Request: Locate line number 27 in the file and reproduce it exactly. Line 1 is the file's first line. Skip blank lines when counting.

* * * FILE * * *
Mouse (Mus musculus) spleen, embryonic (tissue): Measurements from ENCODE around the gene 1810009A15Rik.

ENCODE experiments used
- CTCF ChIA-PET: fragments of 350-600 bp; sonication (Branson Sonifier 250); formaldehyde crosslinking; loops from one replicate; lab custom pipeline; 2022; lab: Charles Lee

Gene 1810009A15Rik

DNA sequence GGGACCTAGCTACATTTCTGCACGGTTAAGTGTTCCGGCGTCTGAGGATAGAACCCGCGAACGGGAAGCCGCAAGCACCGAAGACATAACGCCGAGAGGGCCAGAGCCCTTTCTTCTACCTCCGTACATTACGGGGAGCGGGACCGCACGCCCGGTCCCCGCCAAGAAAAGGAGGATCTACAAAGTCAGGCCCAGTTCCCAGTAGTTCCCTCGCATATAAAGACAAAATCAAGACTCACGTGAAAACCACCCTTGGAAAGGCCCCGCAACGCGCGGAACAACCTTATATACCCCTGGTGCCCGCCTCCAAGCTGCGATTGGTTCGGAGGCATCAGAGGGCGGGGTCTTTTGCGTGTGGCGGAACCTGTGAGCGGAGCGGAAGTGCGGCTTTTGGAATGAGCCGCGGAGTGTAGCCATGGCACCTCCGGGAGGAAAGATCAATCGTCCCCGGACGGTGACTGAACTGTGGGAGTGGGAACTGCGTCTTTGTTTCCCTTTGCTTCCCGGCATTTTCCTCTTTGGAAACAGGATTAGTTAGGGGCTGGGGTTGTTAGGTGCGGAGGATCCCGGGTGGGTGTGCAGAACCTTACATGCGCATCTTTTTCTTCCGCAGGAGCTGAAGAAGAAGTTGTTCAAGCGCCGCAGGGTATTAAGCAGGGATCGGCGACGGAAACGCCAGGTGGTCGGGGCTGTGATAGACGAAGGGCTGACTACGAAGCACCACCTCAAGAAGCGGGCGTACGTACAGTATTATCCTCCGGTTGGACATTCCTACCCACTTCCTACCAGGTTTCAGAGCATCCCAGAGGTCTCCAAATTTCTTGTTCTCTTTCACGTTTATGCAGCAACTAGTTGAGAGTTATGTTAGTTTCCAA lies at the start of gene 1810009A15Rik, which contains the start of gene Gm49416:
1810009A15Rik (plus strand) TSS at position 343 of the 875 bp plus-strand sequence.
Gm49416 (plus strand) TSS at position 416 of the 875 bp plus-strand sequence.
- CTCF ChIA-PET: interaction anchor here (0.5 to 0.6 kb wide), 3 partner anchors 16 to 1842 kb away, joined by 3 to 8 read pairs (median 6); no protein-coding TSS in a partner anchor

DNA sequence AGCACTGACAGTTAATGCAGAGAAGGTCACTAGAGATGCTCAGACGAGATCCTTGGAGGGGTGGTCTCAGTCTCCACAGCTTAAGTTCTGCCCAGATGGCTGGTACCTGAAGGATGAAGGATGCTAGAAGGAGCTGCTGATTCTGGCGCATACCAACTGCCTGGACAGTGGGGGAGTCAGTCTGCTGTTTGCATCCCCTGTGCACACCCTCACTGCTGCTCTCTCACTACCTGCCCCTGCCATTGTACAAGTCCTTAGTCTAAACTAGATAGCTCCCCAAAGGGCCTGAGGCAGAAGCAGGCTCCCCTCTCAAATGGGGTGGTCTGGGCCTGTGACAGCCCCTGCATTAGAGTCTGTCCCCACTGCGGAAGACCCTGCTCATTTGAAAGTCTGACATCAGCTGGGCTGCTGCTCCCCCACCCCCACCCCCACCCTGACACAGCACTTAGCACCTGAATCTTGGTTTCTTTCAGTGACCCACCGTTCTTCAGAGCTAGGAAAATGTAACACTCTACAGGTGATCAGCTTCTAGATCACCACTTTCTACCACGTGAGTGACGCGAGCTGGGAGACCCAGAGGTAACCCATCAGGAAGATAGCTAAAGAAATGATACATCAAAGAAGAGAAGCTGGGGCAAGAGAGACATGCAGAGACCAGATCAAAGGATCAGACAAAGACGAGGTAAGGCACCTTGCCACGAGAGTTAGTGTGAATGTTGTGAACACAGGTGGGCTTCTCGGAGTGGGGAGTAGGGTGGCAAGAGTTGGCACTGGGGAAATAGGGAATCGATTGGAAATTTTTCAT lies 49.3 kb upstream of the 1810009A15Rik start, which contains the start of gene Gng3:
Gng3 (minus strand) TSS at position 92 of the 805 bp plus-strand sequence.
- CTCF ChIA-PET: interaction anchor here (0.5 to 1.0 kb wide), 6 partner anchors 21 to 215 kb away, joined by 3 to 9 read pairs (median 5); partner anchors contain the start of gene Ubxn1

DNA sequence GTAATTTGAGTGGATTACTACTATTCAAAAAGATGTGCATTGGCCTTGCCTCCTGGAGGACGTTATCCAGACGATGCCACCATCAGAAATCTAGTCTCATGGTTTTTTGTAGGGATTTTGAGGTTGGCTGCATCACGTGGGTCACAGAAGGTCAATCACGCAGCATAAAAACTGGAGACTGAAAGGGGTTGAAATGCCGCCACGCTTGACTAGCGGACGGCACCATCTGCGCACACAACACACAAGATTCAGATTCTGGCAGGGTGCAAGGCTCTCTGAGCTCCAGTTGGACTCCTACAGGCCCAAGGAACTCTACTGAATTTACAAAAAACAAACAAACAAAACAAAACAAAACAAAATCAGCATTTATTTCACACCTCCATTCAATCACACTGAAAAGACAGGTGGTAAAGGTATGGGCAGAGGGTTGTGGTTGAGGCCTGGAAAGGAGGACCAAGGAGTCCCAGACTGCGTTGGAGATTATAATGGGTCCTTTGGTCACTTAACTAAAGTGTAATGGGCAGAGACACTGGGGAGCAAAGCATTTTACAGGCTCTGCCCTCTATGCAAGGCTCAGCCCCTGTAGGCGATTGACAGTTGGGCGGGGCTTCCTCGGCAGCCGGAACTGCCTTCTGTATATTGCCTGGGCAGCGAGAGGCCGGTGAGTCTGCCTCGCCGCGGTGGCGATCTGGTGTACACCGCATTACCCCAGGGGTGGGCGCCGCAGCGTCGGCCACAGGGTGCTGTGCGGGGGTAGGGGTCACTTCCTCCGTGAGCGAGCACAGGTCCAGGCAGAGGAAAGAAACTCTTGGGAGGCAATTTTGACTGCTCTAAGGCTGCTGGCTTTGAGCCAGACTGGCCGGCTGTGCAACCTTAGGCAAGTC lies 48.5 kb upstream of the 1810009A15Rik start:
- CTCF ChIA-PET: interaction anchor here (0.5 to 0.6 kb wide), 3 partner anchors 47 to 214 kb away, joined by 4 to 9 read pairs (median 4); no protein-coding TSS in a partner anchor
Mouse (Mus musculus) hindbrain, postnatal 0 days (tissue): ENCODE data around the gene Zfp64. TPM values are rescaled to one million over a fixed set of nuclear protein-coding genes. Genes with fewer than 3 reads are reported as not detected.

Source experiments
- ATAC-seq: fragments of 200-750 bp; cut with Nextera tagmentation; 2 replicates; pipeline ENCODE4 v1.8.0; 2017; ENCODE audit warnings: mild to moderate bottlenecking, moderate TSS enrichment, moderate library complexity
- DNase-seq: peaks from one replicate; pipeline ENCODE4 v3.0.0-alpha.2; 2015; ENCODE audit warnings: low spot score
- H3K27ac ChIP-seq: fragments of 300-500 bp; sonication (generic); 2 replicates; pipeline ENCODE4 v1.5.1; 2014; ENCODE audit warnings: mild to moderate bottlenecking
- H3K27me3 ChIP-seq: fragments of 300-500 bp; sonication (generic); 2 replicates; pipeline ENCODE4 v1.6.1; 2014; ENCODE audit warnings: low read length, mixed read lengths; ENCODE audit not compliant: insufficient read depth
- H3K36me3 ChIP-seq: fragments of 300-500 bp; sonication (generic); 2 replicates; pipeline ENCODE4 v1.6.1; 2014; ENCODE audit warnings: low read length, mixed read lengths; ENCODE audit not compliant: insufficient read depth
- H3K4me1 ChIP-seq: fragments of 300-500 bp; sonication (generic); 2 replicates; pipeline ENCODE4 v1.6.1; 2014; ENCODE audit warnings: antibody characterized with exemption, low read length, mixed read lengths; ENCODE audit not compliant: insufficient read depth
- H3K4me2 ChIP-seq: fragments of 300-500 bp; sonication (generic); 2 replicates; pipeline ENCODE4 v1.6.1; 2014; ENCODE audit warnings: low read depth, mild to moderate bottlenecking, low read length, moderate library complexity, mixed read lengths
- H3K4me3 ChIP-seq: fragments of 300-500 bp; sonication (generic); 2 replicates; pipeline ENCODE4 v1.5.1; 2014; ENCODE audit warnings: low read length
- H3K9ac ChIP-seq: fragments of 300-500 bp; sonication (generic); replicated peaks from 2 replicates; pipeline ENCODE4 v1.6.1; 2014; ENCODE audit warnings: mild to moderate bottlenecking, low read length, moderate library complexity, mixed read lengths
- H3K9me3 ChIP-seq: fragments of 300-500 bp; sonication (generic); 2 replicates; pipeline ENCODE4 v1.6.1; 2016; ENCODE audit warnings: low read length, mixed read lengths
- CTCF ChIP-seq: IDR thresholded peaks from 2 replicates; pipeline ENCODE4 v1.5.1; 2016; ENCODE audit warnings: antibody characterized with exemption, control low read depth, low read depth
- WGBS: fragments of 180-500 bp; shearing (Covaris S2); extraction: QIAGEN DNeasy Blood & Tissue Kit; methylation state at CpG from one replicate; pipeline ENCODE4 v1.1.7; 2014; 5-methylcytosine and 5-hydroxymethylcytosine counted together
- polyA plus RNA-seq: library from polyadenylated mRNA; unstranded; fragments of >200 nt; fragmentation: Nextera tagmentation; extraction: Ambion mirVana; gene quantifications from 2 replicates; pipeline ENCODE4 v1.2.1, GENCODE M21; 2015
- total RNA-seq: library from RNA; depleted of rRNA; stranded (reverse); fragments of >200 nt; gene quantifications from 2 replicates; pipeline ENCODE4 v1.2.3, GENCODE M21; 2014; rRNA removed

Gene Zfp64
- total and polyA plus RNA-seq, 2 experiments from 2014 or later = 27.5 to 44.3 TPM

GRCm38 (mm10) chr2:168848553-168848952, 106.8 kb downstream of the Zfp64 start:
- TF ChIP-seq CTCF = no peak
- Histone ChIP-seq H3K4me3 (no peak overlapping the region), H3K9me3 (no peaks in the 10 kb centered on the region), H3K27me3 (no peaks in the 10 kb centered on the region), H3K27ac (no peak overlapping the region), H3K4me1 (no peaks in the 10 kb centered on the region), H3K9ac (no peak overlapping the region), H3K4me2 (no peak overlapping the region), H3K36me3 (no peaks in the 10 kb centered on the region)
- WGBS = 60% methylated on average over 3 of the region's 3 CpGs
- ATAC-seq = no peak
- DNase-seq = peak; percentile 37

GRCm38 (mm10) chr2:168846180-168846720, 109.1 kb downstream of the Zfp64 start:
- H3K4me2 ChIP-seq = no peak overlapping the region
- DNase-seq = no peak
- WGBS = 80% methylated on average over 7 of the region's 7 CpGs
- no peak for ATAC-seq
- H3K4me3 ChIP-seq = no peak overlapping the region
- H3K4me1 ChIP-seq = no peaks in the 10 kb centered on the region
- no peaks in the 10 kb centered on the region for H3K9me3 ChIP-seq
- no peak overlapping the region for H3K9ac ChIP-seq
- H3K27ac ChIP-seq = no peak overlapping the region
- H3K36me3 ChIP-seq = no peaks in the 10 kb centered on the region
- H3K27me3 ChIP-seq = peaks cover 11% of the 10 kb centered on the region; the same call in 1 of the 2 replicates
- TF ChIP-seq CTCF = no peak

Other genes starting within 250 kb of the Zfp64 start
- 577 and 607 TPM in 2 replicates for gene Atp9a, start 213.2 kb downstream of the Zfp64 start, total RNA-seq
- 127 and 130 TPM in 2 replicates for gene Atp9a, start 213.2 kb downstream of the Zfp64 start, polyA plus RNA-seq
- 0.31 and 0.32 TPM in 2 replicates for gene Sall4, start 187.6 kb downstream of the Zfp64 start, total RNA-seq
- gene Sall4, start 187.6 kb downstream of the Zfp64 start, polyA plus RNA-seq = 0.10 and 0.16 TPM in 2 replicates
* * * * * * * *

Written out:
- WGBS: fragments of 180-500 bp; shearing (Covaris S2); extraction: QIAGEN DNeasy Blood & Tissue Kit; methylation state at CpG from one replicate; pipeline ENCODE4 v1.1.7; 2014; 5-methylcytosine and 5-hydroxymethylcytosine counted together